Citizen Kane, Orson Wells' 1941 directorial debut widely considered to be among the greatest films ever, tells the story of fictional business tycoon Charles Foster Kane, newspaper editor turned politician. The character is supposed to be based mainly on real-life media mogul William Randolph Hearst, the influential American publisher famous for his lack of respect for journalistic integrity. Hearst was among the first champions of "yellow" journalism, the blatant and outright abandonment of quality humanist content in favor of shameless populist marketing. During the attention-grab he was said to have spearheaded during the beginning of the last century, his papers ran sensationalist, reactionary, and libelous material, subversively and politically motivated, as well as the entirely false.
The ultimate irony is that in Citizen Kane, Hearst, under the guise of Kane, is portrayed as a radical hero of the common man, publishing material which, although may appear like scummy, unsubstantiated journalism, has only the loftiest of altruistic aims. Without explanation, in both the film and real life, Hearst is applauded as an early proponent of manipulative propaganda, subversively steering public opinion towards favoring the Spanish-American War, through news content with a strong ulterior motive. As Hearst's power grew nationally, the public enjoyed the fact that Hearst held such a substantial filter over the flow of news. Instead of objecting to the news being molded homogeneously to the whims of a media tyrant, they applauded, presenting their views seemingly malleable as clay to be shaped by their media idol.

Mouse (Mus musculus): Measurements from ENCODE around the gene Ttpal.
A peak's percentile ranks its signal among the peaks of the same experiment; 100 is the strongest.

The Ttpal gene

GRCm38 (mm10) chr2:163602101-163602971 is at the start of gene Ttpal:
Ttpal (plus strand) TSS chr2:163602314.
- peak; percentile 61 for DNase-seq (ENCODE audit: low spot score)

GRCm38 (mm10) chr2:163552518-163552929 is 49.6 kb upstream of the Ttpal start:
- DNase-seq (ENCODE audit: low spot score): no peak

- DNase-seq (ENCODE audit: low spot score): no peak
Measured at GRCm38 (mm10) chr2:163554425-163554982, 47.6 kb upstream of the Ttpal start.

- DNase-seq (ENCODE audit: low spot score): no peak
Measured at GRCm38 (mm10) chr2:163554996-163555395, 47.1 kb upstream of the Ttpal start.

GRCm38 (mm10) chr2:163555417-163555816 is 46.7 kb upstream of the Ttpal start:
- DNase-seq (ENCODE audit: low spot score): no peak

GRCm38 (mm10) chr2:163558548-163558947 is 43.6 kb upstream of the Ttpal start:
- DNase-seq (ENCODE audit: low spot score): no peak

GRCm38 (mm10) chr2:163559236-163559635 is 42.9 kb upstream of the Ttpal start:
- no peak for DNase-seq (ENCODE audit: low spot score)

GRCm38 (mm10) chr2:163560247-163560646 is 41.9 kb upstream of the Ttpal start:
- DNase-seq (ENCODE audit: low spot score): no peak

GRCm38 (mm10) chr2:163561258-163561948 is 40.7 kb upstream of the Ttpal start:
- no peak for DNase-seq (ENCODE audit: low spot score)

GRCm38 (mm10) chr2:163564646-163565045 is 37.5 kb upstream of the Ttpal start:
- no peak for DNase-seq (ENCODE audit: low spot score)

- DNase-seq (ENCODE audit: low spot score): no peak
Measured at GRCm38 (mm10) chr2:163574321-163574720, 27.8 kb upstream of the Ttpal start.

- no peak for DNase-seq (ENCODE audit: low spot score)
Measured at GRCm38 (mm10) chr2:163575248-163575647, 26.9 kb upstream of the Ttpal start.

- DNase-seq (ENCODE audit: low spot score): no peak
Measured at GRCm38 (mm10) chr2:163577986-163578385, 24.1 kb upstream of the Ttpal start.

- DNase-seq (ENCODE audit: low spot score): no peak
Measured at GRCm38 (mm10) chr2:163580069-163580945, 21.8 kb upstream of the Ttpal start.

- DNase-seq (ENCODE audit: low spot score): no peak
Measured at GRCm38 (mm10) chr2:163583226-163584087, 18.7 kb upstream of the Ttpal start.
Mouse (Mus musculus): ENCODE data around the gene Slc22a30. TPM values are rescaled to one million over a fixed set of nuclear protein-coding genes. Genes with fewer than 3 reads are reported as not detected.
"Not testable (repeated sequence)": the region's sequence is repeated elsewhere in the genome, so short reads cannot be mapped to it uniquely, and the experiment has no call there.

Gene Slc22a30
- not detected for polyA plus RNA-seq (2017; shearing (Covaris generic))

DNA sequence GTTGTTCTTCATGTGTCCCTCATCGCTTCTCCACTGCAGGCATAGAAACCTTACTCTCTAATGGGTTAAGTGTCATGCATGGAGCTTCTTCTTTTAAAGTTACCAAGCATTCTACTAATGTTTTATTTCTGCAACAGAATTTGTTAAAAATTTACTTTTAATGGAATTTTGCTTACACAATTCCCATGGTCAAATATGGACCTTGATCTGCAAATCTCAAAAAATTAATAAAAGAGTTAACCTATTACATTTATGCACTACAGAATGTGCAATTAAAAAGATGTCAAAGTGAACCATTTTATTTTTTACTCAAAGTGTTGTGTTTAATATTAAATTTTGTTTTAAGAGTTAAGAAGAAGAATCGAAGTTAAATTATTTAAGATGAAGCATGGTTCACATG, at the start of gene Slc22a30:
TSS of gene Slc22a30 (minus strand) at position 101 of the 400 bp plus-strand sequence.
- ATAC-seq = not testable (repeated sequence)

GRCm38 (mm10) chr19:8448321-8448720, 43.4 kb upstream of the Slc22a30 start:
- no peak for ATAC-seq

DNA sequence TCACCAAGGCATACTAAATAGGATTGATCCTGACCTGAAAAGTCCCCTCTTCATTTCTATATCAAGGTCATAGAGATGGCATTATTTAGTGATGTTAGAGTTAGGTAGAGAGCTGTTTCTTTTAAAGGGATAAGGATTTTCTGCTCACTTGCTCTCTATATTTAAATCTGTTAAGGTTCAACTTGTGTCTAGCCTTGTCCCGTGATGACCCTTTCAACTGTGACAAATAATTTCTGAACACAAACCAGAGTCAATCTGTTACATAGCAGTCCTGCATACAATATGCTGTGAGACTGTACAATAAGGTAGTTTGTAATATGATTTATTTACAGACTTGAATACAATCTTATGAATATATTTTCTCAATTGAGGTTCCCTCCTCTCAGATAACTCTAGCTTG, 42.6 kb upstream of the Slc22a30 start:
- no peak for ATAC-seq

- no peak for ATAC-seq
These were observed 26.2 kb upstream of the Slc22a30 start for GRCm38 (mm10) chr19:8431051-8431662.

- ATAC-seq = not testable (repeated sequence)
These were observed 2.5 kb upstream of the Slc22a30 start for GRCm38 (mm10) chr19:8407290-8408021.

Films like these, supposedly modeled as basically accurate, stylized biographies, are common Hollywood creations still. Like the news which is expertly sculpted by the Hearsts of today, they exist to steer public opinion away from skepticism, unrest, distrust, or anger towards their governmental overseers. Hearst was brazen in his efforts to influence and undermine, while the newsmakers of today hide their motivations as cryptically as possible. Citizen Kane is a great film, but its effectiveness at trivializing the truth is of a far greater importance. Charles Foster Kane is a man as a beacon, shining a light which blinds the public to the thousands of others working just alongside him. Hearst's papers weren't the first to be adjusted to fit the people. The unseen hand of the shadow government has worked quietly throughout the entirety of the last century, arousing some suspicion in the public view but nothing leading to the point of substantial cultural revolution.
Proof lies in Dreamtime Code. Everything in popular media, from books to films, shows and slogans is titled according to the principals of the Illuminati Alphabet Code, the Conspiracy of Letters & Numbers. Because people fail to recognize the Code's omnipresent use in the media, the public conception of the Legion's omniscient eye becomes minimized. The most popular magazines in America all follow the code's main rule, the "Rule of 3", which is defined as the overuse of letters as initials which contain multiples of 3 according to their place in the alphabet: C (3), F (6), I (9), M (13), P (16), S (19), W (23), and Z (26). These letters are also combined with the "catalyst" letters A (1), B (2), J (10) and K (11).